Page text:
Expert touts tourists' farming fascination
Extra revenue stream helps keep family operation profitable
By JOHN SCHMITZ
For the Capital Press
ALSEA, Ore. -- Those attending the Willamette Valley Ag Expo could very well walk away with a whole new way of thinking about how to earn extra money on their farm or ranch.
"Do you actually think people would pay to stay on my farm?" is a question that guest speaker Scottie Jones of Alsea, Ore., gets a lot. Her answer is a resounding "Yes."
And she's got the numbers to prove it.
After moving to Oregon from Arizona in 2003, Jones and her husband, Greg, have turned part of their farm in the forested Oregon Coast Range into a countrified version of a bed and breakfast that draws city folk, mostly families, from as far away as Los Angeles and Texas.
What's remarkable about Jones, who knew nothing about farming until she moved to Oregon, is that she not only established a lambing operation, called Leaping Lamb Farm, but is also shepherding a website that tells farmers and ranchers around the country about a program called Farm Stay US.
"I help farms and ranches come up with the hoops they need to jump through to add lodging to their operations," Jones said.
The Farm Stay US website also gives the names of hundreds of farms around the country that now welcome guests.
In addition, the website lets visitors search for the type of farming activities they want to do, such as milking cows and collecting eggs.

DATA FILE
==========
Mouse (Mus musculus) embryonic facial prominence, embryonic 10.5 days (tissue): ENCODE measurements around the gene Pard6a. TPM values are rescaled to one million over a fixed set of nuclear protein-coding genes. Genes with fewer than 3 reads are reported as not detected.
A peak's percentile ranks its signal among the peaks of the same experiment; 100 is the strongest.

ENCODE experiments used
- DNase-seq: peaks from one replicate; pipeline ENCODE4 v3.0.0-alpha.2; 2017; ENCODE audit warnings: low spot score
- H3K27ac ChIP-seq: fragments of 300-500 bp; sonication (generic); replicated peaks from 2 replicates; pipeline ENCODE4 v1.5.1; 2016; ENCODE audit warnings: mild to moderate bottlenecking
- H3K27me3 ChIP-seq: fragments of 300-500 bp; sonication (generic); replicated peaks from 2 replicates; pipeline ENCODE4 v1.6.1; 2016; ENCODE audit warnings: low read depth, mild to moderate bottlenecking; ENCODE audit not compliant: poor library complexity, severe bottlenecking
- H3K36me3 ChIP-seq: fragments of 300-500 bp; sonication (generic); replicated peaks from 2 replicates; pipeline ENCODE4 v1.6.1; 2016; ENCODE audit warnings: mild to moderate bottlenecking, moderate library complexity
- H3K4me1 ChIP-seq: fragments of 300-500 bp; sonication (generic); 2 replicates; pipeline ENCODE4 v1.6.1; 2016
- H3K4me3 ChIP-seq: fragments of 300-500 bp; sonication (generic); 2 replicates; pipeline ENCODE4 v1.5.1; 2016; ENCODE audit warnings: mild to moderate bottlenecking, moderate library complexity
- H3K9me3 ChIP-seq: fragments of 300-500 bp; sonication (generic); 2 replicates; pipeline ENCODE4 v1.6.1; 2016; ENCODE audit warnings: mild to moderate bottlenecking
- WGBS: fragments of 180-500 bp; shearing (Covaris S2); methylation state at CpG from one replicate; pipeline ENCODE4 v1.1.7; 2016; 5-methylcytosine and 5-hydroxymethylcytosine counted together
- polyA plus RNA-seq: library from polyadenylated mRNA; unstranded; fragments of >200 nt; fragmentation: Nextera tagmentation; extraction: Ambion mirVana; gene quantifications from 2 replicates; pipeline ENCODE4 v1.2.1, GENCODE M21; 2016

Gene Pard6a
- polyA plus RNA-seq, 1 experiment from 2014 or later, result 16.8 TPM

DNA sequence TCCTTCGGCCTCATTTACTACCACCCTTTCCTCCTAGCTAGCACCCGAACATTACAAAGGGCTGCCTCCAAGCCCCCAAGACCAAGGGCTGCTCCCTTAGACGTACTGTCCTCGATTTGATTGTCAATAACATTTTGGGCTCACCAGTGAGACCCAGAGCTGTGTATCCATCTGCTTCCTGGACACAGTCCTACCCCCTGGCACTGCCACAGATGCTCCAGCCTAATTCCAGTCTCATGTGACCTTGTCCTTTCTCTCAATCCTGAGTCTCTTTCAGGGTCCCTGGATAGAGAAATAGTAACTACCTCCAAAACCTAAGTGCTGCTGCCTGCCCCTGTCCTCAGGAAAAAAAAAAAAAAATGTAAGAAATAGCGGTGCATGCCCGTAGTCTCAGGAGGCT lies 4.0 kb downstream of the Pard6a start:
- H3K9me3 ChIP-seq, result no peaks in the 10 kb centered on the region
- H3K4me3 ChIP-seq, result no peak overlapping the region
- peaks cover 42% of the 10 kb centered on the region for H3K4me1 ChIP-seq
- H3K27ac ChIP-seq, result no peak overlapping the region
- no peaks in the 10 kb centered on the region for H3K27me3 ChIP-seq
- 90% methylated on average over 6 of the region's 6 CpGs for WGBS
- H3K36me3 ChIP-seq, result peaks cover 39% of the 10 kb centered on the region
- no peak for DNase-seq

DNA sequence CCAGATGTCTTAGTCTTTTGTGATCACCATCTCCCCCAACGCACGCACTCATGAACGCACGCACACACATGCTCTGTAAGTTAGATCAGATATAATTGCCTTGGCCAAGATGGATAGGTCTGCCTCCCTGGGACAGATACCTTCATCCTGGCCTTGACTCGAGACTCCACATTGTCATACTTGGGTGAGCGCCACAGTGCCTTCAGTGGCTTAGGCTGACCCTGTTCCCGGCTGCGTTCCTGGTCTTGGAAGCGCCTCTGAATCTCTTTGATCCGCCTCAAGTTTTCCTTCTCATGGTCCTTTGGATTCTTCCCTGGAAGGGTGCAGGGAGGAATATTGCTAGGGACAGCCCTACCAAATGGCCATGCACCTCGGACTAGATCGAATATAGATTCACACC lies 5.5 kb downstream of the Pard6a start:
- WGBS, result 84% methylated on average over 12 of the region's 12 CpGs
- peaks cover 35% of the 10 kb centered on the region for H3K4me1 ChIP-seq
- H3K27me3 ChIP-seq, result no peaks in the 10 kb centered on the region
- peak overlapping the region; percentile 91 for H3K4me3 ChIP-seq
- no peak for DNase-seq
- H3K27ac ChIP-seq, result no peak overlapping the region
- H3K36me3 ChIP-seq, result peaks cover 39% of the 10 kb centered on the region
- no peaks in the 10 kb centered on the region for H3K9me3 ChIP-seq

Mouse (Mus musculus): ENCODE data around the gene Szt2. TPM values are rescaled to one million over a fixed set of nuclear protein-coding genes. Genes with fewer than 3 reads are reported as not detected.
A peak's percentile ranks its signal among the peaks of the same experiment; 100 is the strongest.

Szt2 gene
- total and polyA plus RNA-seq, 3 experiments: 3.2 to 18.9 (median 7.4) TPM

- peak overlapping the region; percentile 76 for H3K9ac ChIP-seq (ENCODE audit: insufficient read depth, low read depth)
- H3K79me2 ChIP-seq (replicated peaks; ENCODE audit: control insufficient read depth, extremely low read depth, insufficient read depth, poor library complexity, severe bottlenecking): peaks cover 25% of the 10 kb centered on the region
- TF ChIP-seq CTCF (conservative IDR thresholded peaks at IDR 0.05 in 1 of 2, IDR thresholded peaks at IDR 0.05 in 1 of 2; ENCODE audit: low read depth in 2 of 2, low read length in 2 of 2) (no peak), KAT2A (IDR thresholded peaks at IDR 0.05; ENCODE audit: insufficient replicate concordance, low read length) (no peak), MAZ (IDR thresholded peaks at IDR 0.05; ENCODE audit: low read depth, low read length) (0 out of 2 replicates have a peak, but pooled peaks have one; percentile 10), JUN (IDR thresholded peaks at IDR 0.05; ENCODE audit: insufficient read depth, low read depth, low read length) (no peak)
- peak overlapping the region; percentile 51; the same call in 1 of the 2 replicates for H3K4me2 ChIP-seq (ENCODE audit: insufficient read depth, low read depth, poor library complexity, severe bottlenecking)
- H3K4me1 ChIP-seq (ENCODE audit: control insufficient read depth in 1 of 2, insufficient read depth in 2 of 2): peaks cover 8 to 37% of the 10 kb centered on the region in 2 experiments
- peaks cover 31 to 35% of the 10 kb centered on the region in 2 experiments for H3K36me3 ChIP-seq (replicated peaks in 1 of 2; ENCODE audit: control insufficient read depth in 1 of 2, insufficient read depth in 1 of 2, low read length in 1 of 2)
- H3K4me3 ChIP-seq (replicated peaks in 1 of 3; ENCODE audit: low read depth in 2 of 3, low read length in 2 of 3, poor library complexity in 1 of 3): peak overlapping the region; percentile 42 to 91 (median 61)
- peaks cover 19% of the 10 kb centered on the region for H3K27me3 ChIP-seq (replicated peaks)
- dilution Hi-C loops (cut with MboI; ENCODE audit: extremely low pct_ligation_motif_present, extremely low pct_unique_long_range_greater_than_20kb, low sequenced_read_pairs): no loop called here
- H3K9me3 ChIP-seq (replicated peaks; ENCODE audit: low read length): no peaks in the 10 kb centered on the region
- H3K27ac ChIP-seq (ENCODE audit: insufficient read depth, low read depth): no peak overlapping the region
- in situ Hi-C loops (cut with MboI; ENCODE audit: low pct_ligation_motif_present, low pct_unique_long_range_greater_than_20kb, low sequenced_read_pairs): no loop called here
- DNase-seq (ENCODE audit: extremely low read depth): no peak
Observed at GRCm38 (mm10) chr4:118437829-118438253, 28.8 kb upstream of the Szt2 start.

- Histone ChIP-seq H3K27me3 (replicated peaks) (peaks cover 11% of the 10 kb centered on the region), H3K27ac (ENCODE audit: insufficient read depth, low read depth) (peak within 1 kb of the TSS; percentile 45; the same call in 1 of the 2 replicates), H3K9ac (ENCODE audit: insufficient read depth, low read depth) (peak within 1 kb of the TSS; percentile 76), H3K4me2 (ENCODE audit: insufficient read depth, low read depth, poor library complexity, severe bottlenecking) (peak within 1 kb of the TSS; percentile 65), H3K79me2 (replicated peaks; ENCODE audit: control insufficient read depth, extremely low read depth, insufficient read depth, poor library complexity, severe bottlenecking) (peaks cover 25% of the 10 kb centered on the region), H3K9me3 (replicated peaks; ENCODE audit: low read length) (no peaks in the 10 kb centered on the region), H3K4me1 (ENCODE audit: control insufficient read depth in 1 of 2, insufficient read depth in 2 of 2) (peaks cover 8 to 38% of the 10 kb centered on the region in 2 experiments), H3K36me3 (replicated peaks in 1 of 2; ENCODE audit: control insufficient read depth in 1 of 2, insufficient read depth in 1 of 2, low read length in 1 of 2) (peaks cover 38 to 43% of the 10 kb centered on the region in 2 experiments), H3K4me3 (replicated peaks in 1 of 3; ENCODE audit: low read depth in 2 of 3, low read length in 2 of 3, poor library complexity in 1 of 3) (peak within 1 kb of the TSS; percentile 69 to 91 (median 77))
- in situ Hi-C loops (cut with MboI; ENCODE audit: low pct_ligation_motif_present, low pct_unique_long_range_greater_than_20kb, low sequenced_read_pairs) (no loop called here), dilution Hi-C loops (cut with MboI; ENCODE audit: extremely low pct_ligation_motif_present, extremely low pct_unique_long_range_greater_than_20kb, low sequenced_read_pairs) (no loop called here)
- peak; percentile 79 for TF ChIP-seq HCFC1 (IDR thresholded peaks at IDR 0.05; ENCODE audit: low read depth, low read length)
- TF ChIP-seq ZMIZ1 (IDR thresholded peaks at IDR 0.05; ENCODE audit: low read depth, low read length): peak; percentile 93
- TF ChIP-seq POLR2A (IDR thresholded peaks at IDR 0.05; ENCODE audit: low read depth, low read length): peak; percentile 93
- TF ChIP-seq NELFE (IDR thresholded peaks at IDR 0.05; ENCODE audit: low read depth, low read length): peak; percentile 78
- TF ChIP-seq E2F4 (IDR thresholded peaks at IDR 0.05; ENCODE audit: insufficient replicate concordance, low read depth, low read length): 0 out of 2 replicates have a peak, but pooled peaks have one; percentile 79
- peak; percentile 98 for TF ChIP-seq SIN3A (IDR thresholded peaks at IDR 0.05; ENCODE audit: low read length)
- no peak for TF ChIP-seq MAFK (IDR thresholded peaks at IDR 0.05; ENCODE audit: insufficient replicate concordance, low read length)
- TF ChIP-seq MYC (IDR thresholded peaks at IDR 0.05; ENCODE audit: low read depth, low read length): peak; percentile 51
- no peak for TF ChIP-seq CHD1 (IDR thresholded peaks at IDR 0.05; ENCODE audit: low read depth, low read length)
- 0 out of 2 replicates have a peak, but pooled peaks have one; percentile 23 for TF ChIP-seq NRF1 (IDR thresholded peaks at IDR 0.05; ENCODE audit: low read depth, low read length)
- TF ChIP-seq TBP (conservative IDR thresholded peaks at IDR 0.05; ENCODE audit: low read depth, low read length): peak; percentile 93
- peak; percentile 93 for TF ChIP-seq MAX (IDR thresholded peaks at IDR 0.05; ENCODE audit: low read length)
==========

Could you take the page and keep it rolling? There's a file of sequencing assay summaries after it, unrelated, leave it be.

As is the case with many farm stays, guests, most of whom are professional people, are invited to help out on the farm, a feature that kids especially enjoy.
Jones said she and her husband were "naive" about the income they could make when they first moved onto the farm.
"Once I realized the farm was costing us money to live here, I looked around for other opportunities," she said.
One obstacle she faced was that Benton County zoning officials didn't know what farm stays were, she said. The Joneses had to obtain a conditional-use permit to build the cabin where visitors stay.
Jones will speak Wednesday, Nov. 17, from 7 to 9 p.m. at the expo. "(Jones) is a great person and a wonderful resource for the OSU Extension Service," said Oregon State University small farms Extension agent Melissa Fery, who asked Jones to speak at the expo.
She said she keeps the cabin occupied about 60 percent of the time, with over 100 families as guests each year. Her gross income last year was $20,000, which netted $13,000.
Most of the guests found Leaping Lamb Farm via the Internet.
Leaping Lamb Farm Stay website: www.leapinglambfarm.com